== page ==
In COVID era, Facebook becomes the new battleground for political wars in Bihar & Bengal

Banning of political ads on Google and Twitter has put Facebook India at the centrestage for most of the digital political advertising in the last three months

e4m by Tasmayee Laha Roy
Updated: Aug 28, 2020 9:43 AM  | 3 min read

With COVID-related restrictions on public gathering unlikely to go away before the two upcoming state elections in Bihar and Bengal, political parties are roping in all digital guns to reach out to millennials and first-time voters.  

Banning of political ads on Google and Twitter has put Facebook India at the centrestage for digital political advertising in the last three months. Not just Bihar, even Bengal, that goes to polls early next year, has been betting big on political ads on the medium.

As per Facebook India Ad Library, between May 28 and August 25, 2020, 'Banglar Gorbo Mamata' page by APAC spent Rs 31,29,408 on 156 ads. The 'Baat Bihar Ki' page was the second highest spender on the platform in the same period with an expense of Rs26,18,069 on 296 ads. 

The official page of All India Trinamool Congress spent Rs 18,07,566 on 111 ads, followed by Bharatiya Janata Party (BJP) spending Rs 9,89,272 in just 18 days. TMC’s Abhishek Banerjee’s official page on Facebook spent Rs 8,51,565 on 54 ads. The official page of the Bihar chapter of Indian National Congress spent Rs 7,01,051 on 1,894 ads in the last three months.

A total of Rs 7,738,564 was spent on digital political ads from West Bengal in the last three months while Bihar spent a total of Rs 5,797,419 in the same period.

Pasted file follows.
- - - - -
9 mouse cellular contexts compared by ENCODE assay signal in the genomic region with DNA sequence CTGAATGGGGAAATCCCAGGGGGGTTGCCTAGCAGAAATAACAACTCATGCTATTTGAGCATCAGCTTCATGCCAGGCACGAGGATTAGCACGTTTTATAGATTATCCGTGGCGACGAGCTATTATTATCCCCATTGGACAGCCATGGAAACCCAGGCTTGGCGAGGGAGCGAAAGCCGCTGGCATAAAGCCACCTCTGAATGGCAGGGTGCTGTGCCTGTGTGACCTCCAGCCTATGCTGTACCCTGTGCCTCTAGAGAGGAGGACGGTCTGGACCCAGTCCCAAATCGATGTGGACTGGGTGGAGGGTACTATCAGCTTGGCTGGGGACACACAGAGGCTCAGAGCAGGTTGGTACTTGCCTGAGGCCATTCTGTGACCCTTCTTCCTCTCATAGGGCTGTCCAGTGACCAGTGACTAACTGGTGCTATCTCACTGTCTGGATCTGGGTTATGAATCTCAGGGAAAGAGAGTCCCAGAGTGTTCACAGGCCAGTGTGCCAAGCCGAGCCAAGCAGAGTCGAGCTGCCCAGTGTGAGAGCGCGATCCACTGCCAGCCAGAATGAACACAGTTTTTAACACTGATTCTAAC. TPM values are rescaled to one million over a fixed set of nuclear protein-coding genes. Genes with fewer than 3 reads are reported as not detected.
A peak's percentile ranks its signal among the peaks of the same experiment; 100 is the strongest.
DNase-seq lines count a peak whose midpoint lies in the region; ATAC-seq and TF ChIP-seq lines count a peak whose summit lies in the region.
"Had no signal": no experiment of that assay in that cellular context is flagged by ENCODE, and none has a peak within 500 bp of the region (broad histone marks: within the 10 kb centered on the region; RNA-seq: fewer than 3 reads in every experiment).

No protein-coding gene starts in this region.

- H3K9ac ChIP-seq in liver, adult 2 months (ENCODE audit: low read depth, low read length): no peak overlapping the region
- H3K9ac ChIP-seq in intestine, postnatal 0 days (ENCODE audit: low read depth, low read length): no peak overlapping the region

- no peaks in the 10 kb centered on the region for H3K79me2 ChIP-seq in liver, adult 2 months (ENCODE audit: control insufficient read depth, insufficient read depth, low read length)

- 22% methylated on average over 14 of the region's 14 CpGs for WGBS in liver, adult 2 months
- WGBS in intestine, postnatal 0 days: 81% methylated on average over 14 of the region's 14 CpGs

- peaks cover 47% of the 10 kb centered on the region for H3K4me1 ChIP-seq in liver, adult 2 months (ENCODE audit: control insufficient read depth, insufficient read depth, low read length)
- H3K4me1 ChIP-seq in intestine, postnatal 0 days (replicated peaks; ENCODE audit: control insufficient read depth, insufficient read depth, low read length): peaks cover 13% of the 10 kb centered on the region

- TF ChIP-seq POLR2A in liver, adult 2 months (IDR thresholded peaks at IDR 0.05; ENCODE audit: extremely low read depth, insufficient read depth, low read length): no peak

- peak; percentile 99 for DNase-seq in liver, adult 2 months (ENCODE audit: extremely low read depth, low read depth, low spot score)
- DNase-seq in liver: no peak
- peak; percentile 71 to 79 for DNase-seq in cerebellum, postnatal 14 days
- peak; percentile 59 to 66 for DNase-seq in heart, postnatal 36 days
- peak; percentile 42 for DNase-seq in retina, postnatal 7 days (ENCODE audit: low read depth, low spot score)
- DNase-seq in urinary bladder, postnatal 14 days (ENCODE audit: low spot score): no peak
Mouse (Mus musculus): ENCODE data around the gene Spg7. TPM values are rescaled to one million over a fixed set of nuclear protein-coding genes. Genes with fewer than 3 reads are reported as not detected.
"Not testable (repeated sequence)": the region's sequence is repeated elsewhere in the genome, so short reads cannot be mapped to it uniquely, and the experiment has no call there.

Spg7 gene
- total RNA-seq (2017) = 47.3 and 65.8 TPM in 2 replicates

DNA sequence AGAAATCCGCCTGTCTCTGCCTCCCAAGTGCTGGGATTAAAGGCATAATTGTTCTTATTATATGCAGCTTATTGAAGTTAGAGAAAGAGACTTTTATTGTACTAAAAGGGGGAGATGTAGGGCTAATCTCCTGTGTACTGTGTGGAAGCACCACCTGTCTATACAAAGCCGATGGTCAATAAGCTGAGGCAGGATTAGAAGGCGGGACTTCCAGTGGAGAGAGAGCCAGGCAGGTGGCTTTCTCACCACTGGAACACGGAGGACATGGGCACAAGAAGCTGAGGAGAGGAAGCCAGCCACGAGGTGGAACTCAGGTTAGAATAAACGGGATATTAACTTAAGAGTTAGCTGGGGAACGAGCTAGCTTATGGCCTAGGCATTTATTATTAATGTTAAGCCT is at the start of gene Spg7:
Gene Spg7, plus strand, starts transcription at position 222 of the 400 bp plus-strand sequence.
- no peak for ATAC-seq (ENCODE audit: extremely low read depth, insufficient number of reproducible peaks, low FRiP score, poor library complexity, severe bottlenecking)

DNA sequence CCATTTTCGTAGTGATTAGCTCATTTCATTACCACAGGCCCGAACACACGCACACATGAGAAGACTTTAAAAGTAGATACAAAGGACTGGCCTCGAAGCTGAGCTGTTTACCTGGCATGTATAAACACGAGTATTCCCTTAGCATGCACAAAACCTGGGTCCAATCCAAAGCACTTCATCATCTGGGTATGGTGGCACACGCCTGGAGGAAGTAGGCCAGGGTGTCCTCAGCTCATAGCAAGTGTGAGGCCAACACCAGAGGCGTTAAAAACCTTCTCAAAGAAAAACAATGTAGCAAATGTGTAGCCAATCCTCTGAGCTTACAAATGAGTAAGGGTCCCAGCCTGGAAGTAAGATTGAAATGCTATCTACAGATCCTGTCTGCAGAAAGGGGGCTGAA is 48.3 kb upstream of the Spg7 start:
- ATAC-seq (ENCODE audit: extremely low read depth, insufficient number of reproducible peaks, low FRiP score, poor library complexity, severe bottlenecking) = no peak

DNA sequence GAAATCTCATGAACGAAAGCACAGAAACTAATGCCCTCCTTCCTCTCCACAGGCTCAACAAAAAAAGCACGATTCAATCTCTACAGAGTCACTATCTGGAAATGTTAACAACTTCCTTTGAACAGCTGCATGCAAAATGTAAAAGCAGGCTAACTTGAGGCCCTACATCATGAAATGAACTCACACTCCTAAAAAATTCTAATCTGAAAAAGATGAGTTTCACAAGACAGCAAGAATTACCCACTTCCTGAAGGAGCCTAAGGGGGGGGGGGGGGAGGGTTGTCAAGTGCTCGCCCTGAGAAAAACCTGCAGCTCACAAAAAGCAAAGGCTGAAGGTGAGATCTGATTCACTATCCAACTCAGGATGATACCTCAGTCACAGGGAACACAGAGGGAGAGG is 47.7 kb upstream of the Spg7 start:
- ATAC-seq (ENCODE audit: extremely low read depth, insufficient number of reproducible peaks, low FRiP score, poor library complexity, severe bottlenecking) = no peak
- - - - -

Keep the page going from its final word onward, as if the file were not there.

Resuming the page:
According to experts, Bihar election will take spend on digital medium to the next level. “Bihar will set the template for digital campaigns which other states will improvise on in all the other upcoming state elections. The pandemic has fasttracked the movement of political parties going digital for all sorts of propaganda,” said Naresh Arora, Director at creative political digital campaign management company DesignBoxed.

“Facebook has always been the most important tool for digital messaging by political parties, but WhatsApp is also becoming very important. Since WhatsApp is now owned by Facebook it makes the entire package a very lucrative one for campaigners,” Arora said.

While the digital medium has played an important role in all major elections in India in the last half decade, this time around, digital is seeing a more aggressive push. According to experts, political parties and candidates are likely to devote more than 50% of their publicity budget on digital.

If we look at the last one year’s record of political advertising on Facebook, BJP is the highest spender with Rs 46,018,062 spent on 2,676 ads.  The second highest spender is Congress at Rs 18,335,622 on 3,702 ads. The third spot is an allied page of the BJP, My First Vote For Modi, that coughed up Rs 13,842,360 on 7,996 ads.

Media planners, however, see a lot of scope for digital campaigns beyond Facebook as well.“50% of the voters in Bihar are below the age of 35 and their political alligiance can be impressed upon through digital communication. Given the fact that smartphone penetration in Bihar is greater than that of satellite television and newspapers, spending on ads on social platforms is an absolute must. Not just on Youtube and Facebook, but for effective and persuasive communications, pollsters should plug content on OTT platforms as well. Lastly, one of the platforms that’s making digital dominant and indomitable force in Bihar is

e-platform of local dailies. However, to make an impact on voters digitaly is not the complete solution. Influencers of society are still core readers of newsprint and viewers of national and local news channels," said Deepak Sharma, Managing Director, North-Starcom MediaVest Group.

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